Your status in life may leave you with different choices regarding your tax filing status. If you are married, you may either file as married filing jointly or as married filing separately. The filing status you choose depends on the advantages each filing status provides you. You should choose the filing status that gives you the maximum advantage. You may change your filing status each year, if appropriate.
Choosing the correct filing status may reduce your tax bill. For example, filing as married filing jointly usually provides more tax benefits to most married spouses than filing separately. According to the IRS: “If you and your spouse decide to file a joint return, your tax may be lower than your combined tax for the other filing statuses. Also, your standard deduction (if you do not itemize deductions) may be higher, and you may qualify for tax benefits that do not apply to other filing statuses.”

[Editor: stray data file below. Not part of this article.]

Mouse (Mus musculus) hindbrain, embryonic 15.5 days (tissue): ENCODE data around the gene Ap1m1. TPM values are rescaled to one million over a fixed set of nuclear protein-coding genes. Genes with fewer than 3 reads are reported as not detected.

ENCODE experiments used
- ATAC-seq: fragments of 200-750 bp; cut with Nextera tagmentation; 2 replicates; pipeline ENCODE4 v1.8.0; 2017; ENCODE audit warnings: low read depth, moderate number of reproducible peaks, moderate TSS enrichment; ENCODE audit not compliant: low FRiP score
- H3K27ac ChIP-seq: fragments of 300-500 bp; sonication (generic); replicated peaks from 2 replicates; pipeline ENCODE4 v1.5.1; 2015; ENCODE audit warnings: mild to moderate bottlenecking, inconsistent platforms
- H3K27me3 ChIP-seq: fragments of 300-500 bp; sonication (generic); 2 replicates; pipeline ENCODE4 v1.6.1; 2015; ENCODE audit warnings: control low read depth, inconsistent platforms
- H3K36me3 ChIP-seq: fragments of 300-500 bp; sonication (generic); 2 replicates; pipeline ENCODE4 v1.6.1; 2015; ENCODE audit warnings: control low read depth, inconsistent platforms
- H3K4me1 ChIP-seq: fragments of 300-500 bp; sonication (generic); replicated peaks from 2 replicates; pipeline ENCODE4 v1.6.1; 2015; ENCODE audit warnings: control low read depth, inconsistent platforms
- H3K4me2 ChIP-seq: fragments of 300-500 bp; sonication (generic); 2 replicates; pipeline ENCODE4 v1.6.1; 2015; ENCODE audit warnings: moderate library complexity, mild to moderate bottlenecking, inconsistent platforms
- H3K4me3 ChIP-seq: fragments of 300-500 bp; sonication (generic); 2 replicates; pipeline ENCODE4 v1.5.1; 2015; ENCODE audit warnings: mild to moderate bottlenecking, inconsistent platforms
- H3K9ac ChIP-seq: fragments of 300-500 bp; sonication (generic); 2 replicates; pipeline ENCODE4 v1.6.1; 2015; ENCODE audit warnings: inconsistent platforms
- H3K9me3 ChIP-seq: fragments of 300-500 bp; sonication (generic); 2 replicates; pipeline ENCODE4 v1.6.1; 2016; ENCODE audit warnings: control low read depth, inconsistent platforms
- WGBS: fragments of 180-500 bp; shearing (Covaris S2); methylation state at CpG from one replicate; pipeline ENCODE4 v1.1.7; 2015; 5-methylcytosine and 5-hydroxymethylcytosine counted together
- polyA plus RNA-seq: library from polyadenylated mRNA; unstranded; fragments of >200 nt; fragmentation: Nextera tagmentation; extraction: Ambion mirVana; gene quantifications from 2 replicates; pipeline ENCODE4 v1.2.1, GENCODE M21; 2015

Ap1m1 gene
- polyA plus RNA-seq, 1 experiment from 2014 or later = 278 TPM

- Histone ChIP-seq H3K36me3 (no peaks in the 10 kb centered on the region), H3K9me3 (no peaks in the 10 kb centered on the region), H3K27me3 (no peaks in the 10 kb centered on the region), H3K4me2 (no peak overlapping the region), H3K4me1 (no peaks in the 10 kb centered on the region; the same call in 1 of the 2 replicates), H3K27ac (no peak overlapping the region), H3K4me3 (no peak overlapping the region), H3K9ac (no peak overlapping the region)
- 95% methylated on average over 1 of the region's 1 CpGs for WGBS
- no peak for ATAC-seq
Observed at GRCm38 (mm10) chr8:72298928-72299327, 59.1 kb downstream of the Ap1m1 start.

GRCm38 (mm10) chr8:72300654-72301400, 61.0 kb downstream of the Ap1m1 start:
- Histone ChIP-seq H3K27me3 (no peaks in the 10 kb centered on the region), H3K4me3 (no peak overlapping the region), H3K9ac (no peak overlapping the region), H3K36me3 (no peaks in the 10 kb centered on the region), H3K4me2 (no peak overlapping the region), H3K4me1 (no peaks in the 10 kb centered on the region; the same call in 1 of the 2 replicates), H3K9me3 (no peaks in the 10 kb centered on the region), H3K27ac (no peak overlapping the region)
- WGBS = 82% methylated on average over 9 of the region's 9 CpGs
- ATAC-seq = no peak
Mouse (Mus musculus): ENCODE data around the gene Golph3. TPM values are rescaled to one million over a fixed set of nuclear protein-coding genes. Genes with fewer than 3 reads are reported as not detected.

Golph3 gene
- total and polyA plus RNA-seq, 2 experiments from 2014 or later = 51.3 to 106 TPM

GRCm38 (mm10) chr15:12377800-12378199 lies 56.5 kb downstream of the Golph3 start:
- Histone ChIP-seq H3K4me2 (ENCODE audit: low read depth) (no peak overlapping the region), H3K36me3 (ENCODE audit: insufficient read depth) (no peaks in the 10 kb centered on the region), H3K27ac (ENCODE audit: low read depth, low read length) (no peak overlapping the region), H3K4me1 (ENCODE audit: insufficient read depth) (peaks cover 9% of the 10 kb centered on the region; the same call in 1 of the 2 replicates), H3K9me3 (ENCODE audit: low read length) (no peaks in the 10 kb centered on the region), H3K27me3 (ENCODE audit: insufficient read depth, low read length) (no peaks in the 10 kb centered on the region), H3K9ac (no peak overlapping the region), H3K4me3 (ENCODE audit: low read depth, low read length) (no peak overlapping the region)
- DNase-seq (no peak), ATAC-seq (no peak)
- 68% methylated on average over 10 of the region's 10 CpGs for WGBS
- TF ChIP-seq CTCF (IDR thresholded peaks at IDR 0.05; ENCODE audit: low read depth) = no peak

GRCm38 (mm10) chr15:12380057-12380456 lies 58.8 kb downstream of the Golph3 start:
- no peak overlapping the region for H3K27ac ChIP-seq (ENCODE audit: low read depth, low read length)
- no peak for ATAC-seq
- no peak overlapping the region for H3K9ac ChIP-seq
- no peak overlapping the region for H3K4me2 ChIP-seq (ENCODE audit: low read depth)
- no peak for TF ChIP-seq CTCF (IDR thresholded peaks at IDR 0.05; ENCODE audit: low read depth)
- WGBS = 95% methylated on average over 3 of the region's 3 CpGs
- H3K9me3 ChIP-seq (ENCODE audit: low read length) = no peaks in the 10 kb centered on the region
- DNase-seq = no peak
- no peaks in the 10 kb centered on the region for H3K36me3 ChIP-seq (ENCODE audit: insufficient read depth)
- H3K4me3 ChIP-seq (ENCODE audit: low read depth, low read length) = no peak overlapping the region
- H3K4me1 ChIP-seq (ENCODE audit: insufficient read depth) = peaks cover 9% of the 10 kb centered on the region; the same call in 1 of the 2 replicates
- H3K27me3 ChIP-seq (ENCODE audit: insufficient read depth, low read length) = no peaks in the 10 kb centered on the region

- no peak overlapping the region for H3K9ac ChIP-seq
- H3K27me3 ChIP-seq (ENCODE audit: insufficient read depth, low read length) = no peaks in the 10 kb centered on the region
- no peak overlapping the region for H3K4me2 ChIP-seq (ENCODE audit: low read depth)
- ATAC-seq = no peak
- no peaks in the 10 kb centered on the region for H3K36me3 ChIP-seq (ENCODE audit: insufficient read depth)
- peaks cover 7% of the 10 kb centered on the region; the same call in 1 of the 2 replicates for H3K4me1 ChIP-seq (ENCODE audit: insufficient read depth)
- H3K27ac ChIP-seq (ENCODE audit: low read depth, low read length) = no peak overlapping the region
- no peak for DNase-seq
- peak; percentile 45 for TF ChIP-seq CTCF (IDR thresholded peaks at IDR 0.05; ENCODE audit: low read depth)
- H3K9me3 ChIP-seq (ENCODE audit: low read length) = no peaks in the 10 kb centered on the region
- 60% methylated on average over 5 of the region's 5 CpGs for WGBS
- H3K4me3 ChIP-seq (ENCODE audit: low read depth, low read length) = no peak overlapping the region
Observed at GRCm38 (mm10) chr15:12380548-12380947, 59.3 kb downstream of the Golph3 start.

The five filing statuses you can choose from are:
- Single: If you are unmarried, divorced or legally separated under state law, you can choose this filing status.
- Married Filing Jointly: If you are legally married, you can file as married filing jointly.
- Married Filing Separately: If you are legally married, you can choose to file two separate individual tax returns. This status may provide more tax benefits in some cases.
- Head of Household: Usually, you may use this filing status if you are unmarried. To use this filing status, you must have paid more than half the cost of keeping up a home for yourself and a qualifying person.
- Qualifying Widow(er) with Dependent Child: If your spouse died, and you have a dependent child, you may use this filing status.
Before choosing a filing status, ensure that you meet all the eligibility criteria. If you are eligible for more than one filing status, consider the status that reduces your tax bill the most. For this, you will need to research which tax credits and deductions are available under a filing status.